O2 might have foreswarn ambush marketing, but it wasn’t left entirely to chance. Bespoke anti-ambushing legislation wasn’t introduced but the RWC organising body England 2015 did pre-purchase the outdoor outlets around their venues, effectively establishing a 500m advertising exclusion zone.

Michelin man on the Heineken. REUTERS/Toby Melville Livepic

The RWC also relied on trade mark protection, rather than what some have criticised as the draconian legislative measures used by the Olympic movement at London and for next year in Rio, and in so doing avoiding negative coverage and legal costs. Some hold the view that tighter sponsor rights protection actually makes it more likely that mega sports events will be ambushed; think of the notorious antics of Paddy Power, Bavaria Beer and Pepsi. Seven out of the ten most shared World Cup adverts were unofficial at FIFA’s 2014 premier football event.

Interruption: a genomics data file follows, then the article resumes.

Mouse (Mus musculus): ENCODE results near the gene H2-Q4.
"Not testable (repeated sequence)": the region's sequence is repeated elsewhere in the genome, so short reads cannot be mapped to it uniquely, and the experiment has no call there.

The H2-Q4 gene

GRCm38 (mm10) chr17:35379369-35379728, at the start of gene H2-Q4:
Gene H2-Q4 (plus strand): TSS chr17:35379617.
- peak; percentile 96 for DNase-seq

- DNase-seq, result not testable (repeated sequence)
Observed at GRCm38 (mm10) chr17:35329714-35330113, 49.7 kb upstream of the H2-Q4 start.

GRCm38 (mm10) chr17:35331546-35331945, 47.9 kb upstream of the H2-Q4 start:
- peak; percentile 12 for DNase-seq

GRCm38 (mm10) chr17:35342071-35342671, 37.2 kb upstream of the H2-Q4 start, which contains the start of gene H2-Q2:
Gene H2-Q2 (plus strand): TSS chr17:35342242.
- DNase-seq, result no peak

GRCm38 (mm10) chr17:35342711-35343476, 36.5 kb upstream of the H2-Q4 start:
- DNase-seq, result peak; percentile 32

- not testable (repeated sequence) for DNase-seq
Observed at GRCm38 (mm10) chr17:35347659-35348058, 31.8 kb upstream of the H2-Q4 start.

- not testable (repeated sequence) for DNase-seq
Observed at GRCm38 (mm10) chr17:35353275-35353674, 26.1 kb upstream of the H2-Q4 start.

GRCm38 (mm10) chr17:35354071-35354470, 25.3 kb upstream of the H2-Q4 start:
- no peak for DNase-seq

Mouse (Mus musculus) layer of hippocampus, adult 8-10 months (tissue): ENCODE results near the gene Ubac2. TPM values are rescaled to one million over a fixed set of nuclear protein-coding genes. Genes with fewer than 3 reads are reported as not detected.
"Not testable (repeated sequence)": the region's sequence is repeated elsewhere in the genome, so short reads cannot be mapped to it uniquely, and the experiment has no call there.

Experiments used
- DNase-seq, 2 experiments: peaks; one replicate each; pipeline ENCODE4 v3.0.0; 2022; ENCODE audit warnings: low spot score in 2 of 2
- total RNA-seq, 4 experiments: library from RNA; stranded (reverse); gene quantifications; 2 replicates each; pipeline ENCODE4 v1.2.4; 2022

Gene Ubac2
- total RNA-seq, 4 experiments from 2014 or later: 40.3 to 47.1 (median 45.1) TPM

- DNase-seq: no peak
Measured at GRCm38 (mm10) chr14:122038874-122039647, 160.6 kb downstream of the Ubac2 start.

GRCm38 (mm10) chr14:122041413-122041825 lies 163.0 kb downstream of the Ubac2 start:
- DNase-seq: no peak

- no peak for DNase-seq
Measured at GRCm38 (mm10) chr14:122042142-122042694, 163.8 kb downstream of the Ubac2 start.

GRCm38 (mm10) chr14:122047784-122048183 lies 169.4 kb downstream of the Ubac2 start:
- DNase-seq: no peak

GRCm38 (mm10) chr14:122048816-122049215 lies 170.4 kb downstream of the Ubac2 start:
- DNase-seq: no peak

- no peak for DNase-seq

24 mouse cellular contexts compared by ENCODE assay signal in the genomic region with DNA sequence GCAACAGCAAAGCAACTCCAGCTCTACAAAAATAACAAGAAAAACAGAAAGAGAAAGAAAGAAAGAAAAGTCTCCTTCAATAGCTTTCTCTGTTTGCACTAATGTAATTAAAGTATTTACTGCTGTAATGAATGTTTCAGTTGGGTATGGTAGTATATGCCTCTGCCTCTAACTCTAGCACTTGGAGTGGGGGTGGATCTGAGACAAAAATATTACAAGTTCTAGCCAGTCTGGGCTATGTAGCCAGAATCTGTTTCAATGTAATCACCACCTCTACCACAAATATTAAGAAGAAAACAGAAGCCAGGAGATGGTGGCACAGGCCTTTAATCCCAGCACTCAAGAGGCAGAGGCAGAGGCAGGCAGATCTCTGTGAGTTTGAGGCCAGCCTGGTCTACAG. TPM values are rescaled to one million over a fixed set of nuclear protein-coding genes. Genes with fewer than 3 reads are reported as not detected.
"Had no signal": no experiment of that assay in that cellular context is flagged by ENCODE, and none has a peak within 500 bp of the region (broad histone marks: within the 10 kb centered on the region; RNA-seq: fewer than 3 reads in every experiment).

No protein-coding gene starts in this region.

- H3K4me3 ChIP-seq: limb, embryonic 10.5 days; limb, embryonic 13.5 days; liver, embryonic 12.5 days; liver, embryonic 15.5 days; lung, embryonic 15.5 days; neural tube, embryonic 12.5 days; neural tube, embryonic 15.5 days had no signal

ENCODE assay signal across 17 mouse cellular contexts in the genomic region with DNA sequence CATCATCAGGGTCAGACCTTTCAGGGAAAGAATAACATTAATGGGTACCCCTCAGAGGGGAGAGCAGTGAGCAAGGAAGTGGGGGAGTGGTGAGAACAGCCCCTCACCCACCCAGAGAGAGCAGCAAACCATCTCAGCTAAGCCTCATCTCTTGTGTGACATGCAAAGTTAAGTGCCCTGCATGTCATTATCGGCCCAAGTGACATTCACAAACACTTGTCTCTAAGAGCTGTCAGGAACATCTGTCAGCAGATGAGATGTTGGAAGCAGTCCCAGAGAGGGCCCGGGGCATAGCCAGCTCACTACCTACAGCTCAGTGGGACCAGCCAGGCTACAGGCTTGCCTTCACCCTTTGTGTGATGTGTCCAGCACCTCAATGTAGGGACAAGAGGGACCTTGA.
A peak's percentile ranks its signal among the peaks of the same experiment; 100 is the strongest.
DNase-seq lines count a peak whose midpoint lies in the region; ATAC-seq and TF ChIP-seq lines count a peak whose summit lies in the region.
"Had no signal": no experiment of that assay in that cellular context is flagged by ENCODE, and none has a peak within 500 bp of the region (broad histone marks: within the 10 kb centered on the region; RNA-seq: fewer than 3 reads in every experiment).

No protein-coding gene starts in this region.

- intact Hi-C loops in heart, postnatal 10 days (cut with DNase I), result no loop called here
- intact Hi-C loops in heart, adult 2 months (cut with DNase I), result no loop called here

Bounced out

And so the main sponsors kept the ambushes at bay, but maybe didn’t eradicate them completely. I noticed hostess teams outside Twickenham handing out megaphones featuring branding from power company SSE, which were confiscated by the stadium security. SSE was a sponsor of UK commercial broadcaster ITV’s coverage of the World Cup, but it was not an official sponsor per se.

Guinness, sponsor of all four home nation teams and yet ousted from the stadium experience by Henieken, sought to harness its credentials with rugby supporters directly at pubs and bars. It tried to get 500,000 people to try Guinness with an omni-channel roadblock media buying strategy aimed at hitting every screen and giving away 10,000 point of sales kits to landlords and owners.